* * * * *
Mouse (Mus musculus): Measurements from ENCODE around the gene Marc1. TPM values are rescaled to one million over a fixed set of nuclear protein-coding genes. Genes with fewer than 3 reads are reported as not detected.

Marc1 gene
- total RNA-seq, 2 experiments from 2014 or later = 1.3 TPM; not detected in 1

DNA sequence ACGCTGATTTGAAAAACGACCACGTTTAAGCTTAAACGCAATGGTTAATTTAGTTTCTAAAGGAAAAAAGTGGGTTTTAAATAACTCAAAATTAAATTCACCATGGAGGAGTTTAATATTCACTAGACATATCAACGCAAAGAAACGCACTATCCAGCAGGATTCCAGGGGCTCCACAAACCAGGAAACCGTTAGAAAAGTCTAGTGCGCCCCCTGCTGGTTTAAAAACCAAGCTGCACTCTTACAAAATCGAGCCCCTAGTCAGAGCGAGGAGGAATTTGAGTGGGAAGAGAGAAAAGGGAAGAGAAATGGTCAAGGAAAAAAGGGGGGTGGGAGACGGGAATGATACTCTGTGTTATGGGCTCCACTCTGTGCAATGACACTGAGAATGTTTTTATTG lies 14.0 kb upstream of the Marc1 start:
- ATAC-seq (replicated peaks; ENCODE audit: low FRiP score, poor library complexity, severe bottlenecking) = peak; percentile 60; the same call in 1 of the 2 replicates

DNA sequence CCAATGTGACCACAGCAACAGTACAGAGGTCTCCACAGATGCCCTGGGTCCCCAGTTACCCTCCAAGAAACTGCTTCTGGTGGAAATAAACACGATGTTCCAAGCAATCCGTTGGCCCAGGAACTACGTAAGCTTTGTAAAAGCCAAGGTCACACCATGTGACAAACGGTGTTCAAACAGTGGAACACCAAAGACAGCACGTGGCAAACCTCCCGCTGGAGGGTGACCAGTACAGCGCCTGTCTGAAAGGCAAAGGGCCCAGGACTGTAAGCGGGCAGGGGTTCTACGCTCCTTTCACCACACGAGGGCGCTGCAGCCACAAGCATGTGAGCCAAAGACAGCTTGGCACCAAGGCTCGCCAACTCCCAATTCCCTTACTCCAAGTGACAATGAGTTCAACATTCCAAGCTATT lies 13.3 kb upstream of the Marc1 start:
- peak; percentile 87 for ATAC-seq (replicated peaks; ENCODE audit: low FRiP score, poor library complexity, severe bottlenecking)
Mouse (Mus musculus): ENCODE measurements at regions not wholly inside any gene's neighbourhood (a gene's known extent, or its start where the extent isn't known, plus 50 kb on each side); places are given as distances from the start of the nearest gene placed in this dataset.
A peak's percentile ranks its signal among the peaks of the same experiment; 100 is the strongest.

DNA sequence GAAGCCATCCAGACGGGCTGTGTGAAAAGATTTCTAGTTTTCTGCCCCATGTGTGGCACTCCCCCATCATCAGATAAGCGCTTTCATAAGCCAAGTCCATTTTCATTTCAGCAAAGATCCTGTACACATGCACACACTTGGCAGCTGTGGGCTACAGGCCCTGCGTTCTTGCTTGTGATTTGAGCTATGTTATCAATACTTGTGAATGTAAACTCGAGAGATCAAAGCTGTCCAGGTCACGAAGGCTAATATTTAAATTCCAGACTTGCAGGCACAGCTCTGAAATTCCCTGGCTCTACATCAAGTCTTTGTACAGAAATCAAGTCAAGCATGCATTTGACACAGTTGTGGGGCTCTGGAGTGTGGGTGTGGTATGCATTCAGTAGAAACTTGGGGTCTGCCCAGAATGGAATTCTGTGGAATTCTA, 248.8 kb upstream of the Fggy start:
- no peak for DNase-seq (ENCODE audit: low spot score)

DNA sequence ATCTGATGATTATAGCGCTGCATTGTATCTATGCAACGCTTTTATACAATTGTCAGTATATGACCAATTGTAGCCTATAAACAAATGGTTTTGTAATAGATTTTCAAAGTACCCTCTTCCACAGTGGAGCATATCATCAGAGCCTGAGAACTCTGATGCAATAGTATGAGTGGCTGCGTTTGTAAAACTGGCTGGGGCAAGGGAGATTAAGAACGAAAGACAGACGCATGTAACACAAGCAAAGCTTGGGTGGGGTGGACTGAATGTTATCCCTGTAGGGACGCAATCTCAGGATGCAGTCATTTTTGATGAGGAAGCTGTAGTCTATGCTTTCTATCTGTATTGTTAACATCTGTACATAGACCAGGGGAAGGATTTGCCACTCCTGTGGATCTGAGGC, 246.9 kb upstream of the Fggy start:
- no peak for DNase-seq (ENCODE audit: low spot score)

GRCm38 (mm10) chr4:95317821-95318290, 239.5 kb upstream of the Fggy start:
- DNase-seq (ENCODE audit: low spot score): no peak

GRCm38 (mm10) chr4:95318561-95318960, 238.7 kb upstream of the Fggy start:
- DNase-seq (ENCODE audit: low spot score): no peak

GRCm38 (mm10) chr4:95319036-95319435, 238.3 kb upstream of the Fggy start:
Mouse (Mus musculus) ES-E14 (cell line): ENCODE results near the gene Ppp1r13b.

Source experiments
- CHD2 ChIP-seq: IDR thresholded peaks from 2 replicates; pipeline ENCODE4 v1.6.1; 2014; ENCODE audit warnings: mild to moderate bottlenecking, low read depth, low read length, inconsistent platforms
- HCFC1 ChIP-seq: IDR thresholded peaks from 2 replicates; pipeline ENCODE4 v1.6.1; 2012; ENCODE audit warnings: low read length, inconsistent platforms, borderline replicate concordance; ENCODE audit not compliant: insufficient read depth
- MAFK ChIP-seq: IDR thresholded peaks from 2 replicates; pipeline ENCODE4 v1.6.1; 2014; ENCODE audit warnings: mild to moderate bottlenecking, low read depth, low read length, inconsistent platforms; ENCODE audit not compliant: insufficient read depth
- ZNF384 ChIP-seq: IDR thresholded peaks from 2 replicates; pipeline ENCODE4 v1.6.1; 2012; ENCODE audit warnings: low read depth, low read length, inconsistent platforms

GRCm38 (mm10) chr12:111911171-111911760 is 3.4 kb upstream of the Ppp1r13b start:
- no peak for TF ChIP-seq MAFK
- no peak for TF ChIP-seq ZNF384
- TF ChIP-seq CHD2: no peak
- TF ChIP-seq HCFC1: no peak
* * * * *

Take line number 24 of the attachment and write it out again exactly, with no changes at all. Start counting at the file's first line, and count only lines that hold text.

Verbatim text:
- ZNF384 ChIP-seq: IDR thresholded peaks from 2 replicates; pipeline ENCODE4 v1.6.1; 2012; ENCODE audit warnings: low read depth, low read length, inconsistent platforms